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Trans-pacific Dust during Atmospheric River Landfall in the Western U.S.

Presentation Date
Monday, December 12, 2016 at 1:40pm
Moscone South - Poster Hall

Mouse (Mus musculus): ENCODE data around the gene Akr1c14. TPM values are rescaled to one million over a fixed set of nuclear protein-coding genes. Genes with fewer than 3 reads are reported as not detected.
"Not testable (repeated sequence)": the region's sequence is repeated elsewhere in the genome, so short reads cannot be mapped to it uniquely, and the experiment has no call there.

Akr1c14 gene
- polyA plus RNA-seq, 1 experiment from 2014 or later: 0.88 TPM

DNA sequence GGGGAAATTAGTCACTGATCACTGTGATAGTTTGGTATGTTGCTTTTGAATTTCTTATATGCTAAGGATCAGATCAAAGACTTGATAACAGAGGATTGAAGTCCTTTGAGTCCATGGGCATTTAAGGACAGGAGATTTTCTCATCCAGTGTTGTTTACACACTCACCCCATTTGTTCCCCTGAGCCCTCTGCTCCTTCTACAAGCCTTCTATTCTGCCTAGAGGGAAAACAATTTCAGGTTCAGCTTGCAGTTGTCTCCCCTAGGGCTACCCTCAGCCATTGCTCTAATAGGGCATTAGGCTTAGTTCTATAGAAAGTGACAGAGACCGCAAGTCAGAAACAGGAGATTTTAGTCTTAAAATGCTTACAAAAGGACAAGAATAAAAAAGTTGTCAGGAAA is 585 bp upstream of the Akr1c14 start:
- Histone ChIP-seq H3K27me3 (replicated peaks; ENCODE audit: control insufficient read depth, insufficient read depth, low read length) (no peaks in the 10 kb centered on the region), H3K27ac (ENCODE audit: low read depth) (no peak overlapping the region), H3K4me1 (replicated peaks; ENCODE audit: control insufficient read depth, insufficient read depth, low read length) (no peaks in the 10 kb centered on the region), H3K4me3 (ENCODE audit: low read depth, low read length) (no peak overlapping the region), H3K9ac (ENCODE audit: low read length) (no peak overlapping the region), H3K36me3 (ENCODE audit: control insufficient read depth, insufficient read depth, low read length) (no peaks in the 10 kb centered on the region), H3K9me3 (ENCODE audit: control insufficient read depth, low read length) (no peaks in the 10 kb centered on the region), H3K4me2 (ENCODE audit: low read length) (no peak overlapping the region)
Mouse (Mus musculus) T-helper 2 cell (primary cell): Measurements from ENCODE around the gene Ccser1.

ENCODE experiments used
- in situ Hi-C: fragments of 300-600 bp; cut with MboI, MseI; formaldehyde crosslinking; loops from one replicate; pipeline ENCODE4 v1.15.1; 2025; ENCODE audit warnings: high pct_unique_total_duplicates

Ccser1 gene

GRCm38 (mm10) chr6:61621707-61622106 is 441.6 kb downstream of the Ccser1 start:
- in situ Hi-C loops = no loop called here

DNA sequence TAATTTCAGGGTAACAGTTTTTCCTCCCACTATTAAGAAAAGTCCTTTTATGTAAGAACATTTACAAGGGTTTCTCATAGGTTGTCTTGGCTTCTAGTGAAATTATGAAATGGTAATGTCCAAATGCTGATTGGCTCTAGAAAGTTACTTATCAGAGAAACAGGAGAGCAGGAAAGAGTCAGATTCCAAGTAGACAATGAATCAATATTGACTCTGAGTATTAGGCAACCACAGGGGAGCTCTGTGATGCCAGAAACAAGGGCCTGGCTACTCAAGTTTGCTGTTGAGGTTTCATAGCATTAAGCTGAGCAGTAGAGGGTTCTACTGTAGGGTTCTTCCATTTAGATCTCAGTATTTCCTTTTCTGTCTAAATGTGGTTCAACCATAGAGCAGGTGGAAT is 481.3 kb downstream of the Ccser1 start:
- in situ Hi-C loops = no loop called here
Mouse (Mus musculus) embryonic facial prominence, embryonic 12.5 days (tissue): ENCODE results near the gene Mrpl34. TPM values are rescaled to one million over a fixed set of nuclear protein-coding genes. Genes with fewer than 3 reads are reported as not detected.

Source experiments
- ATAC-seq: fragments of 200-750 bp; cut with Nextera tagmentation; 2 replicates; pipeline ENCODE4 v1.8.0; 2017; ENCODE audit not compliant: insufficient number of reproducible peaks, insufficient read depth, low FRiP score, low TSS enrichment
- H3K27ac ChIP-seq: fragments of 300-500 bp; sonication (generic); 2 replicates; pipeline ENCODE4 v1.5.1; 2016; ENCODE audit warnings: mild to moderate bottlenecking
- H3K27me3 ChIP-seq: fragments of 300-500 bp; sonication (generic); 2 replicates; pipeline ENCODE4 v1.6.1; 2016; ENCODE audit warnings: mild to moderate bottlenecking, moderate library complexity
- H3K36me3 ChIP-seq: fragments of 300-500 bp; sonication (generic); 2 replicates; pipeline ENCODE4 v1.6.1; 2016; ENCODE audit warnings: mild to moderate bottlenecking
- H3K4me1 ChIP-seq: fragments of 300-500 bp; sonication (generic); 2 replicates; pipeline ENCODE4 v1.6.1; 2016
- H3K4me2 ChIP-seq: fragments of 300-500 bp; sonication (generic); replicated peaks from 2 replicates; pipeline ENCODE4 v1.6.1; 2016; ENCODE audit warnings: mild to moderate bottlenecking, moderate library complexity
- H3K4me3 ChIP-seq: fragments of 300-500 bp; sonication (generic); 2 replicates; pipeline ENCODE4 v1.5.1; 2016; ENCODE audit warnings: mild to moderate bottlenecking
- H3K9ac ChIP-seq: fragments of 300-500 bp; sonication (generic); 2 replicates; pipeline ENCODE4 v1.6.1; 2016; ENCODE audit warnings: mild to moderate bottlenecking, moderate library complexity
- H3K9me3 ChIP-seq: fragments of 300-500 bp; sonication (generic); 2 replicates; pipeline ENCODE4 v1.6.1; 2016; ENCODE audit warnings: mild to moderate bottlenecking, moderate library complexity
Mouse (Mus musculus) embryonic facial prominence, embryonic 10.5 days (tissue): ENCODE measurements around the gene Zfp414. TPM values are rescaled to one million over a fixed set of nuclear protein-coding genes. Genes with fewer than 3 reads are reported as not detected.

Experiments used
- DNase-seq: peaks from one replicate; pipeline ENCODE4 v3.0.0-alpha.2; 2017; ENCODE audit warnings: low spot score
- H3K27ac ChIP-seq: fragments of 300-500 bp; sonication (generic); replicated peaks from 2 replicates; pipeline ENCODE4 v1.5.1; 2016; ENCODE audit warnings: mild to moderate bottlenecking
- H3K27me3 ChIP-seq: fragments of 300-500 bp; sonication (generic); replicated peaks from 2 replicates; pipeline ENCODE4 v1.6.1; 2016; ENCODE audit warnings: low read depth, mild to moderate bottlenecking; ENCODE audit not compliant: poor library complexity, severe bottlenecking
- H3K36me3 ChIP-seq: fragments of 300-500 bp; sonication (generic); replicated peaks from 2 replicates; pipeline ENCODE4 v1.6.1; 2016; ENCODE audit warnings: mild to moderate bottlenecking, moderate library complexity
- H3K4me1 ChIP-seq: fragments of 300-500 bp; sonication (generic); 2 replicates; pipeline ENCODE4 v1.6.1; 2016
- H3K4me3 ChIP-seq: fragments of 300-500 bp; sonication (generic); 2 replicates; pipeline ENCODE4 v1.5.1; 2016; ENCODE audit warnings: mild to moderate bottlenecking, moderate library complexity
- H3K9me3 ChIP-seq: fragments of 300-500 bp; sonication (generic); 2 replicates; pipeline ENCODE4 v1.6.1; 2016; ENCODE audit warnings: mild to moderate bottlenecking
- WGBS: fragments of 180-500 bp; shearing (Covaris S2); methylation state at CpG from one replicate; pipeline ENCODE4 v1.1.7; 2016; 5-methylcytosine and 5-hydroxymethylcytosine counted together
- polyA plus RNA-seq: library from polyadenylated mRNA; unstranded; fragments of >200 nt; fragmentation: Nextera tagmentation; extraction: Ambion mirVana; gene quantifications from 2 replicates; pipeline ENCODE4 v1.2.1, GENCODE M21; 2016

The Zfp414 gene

Atmospheric rivers (ARs) are prominent features of the global water cycle. On long-term average, 20%–50% of annual precipitation over California is attributed to several AR events in the cool season that produce heavy precipitation. Local and trans-Pacific dust has been found to interact with ARs and affect clouds and precipitation along the U.S. West Coast. Such interactions depend on the dust vertical and size distributions and its mineral compositions. Therefore, local and long-range transported dust from different sources may modulate clouds and precipitation differently. In this study, a state-of-the-art model WRF-Chem is used to characterize the evolution of dust distributions and source contributions during AR events that made landfall in the western U.S. in 2010-2015. Quasi-global WRF-Chem simulations are evaluated with reanalysis and observations. The model simulations successfully capture the AR events and aerosol distributions in 2010-2015. During AR landfall in the cool season (September-March), a higher fraction of dust mass is associated with trans-Pacific dust than local dust compared to the average conditions, suggesting that the circulation patterns associated with ARs may enhance transport of dust across the Pacific Ocean. In the U.S. west coast, dust of local origin dominates the total dust amount below 2 km and to the south of 40°N during the AR landfall, while trans-pacific dust dominates above 2 km with comparable contributions from East Asian, African, and Central Asian sources, respectively. The contribution of East Asian dust mass is higher during AR landfall than the average conditions. These results suggest that trans-Pacific dust could be incorporated in orographic clouds at high altitude, with implications to precipitation produced by landfalling ARs in the U.S. west coast.

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